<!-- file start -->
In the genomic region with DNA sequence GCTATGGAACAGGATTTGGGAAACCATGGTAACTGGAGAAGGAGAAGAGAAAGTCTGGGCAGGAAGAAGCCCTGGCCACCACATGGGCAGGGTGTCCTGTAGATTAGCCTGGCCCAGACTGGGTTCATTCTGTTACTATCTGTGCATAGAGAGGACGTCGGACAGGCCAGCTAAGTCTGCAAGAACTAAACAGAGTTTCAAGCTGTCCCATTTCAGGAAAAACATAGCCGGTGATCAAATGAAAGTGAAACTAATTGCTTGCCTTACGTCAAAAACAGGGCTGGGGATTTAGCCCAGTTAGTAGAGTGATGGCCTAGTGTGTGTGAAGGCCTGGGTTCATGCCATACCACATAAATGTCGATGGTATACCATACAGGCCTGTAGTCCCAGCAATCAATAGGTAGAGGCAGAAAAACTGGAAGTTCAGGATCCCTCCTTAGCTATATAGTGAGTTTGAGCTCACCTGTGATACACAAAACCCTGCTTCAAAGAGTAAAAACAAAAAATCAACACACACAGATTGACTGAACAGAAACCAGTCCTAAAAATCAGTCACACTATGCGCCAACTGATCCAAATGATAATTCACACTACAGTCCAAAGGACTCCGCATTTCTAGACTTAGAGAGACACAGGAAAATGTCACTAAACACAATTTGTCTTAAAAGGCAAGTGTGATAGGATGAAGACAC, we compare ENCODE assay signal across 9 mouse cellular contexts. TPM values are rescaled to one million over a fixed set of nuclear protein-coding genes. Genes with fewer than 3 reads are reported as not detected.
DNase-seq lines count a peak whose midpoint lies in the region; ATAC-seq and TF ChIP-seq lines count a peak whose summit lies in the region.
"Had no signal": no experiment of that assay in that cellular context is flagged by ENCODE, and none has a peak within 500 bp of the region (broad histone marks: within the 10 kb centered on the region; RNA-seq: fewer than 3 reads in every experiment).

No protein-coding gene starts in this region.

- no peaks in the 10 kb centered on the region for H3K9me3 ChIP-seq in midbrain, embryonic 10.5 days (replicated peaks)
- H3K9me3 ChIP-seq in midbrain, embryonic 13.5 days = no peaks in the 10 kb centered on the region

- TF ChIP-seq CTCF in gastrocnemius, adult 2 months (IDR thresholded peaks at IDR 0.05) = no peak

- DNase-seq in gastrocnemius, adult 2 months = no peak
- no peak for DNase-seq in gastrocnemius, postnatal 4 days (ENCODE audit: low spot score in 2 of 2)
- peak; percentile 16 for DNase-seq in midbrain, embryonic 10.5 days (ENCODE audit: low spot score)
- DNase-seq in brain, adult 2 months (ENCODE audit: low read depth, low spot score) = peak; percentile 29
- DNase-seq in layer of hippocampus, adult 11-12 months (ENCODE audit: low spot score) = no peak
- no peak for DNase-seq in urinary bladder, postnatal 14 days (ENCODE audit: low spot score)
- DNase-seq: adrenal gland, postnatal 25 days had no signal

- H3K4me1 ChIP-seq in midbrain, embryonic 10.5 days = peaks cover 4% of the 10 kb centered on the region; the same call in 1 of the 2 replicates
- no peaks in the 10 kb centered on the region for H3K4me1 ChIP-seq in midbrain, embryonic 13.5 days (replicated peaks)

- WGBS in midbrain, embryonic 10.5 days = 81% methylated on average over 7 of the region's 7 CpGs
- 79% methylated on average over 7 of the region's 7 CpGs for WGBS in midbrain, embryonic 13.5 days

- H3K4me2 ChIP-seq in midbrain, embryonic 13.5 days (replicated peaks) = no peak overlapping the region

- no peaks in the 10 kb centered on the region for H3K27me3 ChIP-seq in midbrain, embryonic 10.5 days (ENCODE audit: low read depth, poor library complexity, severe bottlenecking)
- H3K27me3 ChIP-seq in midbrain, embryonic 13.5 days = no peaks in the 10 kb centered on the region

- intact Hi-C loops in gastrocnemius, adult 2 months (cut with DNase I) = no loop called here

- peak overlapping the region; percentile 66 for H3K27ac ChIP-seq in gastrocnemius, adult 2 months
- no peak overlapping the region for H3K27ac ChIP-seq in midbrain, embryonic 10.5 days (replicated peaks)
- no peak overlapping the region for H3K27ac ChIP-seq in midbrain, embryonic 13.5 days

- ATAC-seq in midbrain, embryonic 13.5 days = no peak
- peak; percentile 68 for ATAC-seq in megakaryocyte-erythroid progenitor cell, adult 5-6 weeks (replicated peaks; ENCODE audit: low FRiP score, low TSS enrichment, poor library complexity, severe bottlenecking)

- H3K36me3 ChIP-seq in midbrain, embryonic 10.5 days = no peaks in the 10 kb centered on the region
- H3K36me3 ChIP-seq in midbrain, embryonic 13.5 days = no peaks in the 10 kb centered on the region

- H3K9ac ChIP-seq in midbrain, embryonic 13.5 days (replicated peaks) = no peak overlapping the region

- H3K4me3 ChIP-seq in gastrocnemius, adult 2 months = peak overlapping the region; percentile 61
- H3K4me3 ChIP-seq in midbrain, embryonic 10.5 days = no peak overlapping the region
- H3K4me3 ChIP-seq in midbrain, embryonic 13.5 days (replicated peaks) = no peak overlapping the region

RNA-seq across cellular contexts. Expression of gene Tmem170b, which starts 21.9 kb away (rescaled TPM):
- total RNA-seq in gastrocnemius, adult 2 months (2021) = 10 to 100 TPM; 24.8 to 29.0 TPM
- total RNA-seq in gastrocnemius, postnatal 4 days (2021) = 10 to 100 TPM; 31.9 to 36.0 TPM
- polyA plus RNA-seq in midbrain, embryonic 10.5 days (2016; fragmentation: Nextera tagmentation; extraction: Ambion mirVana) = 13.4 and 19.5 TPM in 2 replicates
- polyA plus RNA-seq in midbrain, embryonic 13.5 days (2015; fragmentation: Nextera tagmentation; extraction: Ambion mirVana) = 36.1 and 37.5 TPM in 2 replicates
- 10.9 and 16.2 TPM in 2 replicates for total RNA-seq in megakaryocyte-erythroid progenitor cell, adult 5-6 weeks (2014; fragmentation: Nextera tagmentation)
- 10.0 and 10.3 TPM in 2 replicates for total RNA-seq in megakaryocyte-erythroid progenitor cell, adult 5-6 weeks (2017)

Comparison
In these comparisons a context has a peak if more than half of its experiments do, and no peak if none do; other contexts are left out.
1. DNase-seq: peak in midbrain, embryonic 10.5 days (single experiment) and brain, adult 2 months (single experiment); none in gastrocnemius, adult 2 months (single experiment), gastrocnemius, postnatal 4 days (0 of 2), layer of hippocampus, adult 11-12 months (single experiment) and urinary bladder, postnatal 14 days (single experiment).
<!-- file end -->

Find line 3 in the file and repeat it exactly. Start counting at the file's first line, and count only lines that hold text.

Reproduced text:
"Had no signal": no experiment of that assay in that cellular context is flagged by ENCODE, and none has a peak within 500 bp of the region (broad histone marks: within the 10 kb centered on the region; RNA-seq: fewer than 3 reads in every experiment).